Texas still needs eminent domain reform

IJ’s Director of Strategic Research Dick Carpenter wrote an op-ed for Sunday’s Fort Worth Star-Telegram explaining why Texas no longer should tolerate the abuse of eminent domain:

The city of El Paso is determined to wipe out acres of downtown businesses — including Asian and Jewish merchants — for a fad-driven shopping and entertainment district.

Mere hours after the U.S. Supreme Court handed down its infamous Kelo decision allowing eminent domain for private gain under the U.S. Constitution, Freeport officials condemned two successful shrimp companies so that a wealthy developer could build a private marina.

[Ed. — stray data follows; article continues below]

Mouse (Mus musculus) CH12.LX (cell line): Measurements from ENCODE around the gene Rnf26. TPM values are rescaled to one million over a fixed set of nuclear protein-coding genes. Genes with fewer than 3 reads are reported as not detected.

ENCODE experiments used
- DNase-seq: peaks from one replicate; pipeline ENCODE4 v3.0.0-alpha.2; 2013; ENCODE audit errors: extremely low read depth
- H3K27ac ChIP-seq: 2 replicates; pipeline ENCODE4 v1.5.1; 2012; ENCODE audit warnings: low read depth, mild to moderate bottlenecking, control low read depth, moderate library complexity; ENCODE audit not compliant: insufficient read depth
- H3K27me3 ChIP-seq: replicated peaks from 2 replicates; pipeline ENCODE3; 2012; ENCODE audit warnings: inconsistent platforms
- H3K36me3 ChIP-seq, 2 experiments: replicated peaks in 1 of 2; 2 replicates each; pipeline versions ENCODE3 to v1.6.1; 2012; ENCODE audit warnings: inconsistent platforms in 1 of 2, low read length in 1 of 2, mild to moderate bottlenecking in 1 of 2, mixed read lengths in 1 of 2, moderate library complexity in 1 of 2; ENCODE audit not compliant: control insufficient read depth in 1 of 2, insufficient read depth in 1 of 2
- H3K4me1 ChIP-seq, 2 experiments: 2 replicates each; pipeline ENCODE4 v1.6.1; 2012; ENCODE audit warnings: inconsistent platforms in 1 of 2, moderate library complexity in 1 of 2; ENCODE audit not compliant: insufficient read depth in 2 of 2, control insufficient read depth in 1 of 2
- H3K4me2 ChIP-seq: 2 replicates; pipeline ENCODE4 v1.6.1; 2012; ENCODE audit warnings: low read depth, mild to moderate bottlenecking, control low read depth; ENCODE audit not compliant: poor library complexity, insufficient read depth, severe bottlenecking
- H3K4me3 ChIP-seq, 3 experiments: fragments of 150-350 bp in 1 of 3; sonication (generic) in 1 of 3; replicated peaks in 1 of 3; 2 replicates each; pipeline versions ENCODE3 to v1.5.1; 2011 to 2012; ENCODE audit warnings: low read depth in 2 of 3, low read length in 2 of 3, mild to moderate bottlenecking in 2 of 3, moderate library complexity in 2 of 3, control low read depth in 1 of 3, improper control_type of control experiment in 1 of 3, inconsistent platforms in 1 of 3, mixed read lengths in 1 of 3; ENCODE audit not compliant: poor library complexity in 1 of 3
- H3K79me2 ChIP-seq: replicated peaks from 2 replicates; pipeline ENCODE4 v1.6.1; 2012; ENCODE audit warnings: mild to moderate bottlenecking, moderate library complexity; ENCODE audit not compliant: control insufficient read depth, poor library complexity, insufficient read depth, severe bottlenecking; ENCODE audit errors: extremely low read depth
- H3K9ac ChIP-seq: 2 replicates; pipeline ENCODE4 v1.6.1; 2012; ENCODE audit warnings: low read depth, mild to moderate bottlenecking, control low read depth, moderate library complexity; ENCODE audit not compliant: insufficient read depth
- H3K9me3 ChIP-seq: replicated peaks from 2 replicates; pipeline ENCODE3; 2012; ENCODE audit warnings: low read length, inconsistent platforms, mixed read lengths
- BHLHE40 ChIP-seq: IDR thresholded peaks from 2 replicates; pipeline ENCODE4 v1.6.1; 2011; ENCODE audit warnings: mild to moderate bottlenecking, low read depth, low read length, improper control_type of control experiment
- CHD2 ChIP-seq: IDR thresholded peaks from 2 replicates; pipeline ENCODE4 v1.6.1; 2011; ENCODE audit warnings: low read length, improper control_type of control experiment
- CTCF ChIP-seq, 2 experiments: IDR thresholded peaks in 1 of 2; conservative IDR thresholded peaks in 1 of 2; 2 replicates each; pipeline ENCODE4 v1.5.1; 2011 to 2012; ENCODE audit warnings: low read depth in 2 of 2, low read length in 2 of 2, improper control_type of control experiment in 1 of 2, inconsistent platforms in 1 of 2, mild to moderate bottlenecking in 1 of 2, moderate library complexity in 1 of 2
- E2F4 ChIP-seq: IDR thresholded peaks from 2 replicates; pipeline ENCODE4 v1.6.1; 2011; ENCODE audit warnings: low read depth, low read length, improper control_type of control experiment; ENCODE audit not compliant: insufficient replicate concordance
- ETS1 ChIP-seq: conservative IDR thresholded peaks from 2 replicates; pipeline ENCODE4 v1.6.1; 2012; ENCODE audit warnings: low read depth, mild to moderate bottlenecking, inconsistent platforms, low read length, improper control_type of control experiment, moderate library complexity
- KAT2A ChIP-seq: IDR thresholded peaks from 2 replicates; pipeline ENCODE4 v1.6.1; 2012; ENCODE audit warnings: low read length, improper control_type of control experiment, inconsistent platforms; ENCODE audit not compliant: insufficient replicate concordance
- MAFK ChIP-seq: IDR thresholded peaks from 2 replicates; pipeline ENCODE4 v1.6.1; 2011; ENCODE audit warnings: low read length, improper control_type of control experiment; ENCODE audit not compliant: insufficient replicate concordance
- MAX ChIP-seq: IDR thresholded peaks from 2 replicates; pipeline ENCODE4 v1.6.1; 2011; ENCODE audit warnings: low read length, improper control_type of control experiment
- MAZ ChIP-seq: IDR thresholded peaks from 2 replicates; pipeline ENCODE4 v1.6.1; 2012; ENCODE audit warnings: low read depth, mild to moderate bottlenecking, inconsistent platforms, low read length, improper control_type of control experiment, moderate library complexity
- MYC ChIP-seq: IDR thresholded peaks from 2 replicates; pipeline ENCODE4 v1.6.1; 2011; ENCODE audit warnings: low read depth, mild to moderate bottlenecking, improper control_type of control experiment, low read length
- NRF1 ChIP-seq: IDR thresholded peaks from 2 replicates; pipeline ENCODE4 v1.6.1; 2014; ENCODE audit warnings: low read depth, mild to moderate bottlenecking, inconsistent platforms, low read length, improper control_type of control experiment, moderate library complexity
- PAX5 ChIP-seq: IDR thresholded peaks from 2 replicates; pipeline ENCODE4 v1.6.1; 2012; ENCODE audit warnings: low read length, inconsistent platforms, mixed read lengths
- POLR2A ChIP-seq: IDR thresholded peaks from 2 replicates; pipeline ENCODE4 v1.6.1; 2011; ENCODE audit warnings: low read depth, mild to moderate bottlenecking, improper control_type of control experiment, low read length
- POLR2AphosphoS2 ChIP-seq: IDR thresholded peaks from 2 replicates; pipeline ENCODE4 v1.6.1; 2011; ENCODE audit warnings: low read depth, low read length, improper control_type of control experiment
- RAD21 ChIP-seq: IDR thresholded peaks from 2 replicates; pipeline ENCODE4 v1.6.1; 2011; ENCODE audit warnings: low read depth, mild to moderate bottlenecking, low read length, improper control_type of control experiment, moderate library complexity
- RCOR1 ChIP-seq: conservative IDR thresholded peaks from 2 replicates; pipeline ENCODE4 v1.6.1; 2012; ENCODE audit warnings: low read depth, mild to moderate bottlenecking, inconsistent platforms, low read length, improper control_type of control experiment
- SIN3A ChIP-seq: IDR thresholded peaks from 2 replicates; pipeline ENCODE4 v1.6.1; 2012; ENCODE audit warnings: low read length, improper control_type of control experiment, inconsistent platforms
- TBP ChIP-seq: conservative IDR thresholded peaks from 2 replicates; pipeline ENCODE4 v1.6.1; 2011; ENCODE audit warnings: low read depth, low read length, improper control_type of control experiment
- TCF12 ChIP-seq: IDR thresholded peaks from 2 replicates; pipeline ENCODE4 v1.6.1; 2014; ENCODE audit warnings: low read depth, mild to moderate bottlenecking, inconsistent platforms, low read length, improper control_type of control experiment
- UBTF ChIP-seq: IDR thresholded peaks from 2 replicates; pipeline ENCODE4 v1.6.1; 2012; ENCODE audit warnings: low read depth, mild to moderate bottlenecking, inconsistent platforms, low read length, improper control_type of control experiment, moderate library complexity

Thanks to vocal beneficiaries of eminent domain abuse, Texas passed only nominal reform, leaving open a loophole large enough to lasso entire neighborhoods with bogus “blight” declarations.

Texas failed to pass good eminent domain reform in 2007. Local officials in the state have, since 2005, argued that prohibiting eminent domain for private economic development in the state would have a negative effect on the state. Unfortunately, that claim doesn’t pan out.